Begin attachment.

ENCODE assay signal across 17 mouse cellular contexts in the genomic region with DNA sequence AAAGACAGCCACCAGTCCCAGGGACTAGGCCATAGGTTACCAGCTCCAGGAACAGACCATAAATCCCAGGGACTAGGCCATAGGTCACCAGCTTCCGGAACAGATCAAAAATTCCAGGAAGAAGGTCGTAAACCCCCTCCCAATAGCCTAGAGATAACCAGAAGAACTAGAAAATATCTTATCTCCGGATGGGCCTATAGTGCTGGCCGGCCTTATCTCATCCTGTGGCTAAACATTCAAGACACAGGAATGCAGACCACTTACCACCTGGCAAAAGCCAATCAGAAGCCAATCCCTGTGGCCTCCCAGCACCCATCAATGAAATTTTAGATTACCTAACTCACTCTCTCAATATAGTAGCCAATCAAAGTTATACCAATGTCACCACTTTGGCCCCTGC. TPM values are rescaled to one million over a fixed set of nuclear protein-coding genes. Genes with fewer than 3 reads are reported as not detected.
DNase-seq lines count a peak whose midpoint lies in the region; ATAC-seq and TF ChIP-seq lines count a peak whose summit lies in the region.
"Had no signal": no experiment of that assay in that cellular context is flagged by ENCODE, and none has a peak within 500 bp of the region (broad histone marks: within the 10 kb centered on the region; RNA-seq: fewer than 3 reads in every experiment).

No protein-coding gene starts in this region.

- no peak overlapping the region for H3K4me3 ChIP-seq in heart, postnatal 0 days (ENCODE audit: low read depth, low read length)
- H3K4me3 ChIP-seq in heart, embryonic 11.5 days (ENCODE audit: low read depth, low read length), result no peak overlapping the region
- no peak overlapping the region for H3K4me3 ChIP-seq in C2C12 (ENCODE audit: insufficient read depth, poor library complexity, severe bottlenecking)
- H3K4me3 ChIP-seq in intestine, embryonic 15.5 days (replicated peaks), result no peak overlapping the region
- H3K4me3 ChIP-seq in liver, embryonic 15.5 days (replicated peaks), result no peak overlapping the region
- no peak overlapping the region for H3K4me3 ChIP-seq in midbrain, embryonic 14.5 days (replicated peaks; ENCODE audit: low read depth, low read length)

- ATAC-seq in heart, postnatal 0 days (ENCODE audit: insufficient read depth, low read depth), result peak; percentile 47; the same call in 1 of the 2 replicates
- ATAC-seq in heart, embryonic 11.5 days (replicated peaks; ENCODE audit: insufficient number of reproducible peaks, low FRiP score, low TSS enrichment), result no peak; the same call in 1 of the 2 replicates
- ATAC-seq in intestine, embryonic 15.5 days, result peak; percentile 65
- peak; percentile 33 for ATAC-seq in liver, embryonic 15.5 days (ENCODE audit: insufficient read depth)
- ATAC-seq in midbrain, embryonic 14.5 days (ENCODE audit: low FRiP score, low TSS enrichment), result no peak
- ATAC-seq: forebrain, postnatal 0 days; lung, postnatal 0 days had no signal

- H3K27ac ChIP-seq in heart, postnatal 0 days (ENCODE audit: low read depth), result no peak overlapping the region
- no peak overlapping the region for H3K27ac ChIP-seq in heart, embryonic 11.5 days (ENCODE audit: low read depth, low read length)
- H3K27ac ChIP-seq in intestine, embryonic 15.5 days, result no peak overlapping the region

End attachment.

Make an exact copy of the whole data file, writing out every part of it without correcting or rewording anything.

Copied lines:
ENCODE assay signal across 17 mouse cellular contexts in the genomic region with DNA sequence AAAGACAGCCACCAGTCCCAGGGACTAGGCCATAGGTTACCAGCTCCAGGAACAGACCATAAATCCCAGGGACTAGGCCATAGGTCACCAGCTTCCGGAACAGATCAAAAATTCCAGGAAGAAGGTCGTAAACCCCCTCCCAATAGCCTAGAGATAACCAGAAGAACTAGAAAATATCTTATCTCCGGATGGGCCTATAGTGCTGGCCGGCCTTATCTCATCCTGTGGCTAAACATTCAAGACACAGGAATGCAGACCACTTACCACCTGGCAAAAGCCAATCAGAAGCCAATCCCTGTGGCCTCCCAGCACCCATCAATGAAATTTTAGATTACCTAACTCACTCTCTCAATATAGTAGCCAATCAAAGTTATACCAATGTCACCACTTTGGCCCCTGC. TPM values are rescaled to one million over a fixed set of nuclear protein-coding genes. Genes with fewer than 3 reads are reported as not detected.
DNase-seq lines count a peak whose midpoint lies in the region; ATAC-seq and TF ChIP-seq lines count a peak whose summit lies in the region.
"Had no signal": no experiment of that assay in that cellular context is flagged by ENCODE, and none has a peak within 500 bp of the region (broad histone marks: within the 10 kb centered on the region; RNA-seq: fewer than 3 reads in every experiment).

No protein-coding gene starts in this region.

- no peak overlapping the region for H3K4me3 ChIP-seq in heart, postnatal 0 days (ENCODE audit: low read depth, low read length)
- H3K4me3 ChIP-seq in heart, embryonic 11.5 days (ENCODE audit: low read depth, low read length), result no peak overlapping the region
- no peak overlapping the region for H3K4me3 ChIP-seq in C2C12 (ENCODE audit: insufficient read depth, poor library complexity, severe bottlenecking)
- H3K4me3 ChIP-seq in intestine, embryonic 15.5 days (replicated peaks), result no peak overlapping the region
- H3K4me3 ChIP-seq in liver, embryonic 15.5 days (replicated peaks), result no peak overlapping the region
- no peak overlapping the region for H3K4me3 ChIP-seq in midbrain, embryonic 14.5 days (replicated peaks; ENCODE audit: low read depth, low read length)

- ATAC-seq in heart, postnatal 0 days (ENCODE audit: insufficient read depth, low read depth), result peak; percentile 47; the same call in 1 of the 2 replicates
- ATAC-seq in heart, embryonic 11.5 days (replicated peaks; ENCODE audit: insufficient number of reproducible peaks, low FRiP score, low TSS enrichment), result no peak; the same call in 1 of the 2 replicates
- ATAC-seq in intestine, embryonic 15.5 days, result peak; percentile 65
- peak; percentile 33 for ATAC-seq in liver, embryonic 15.5 days (ENCODE audit: insufficient read depth)
- ATAC-seq in midbrain, embryonic 14.5 days (ENCODE audit: low FRiP score, low TSS enrichment), result no peak
- ATAC-seq: forebrain, postnatal 0 days; lung, postnatal 0 days had no signal

- H3K27ac ChIP-seq in heart, postnatal 0 days (ENCODE audit: low read depth), result no peak overlapping the region
- no peak overlapping the region for H3K27ac ChIP-seq in heart, embryonic 11.5 days (ENCODE audit: low read depth, low read length)
- H3K27ac ChIP-seq in intestine, embryonic 15.5 days, result no peak overlapping the region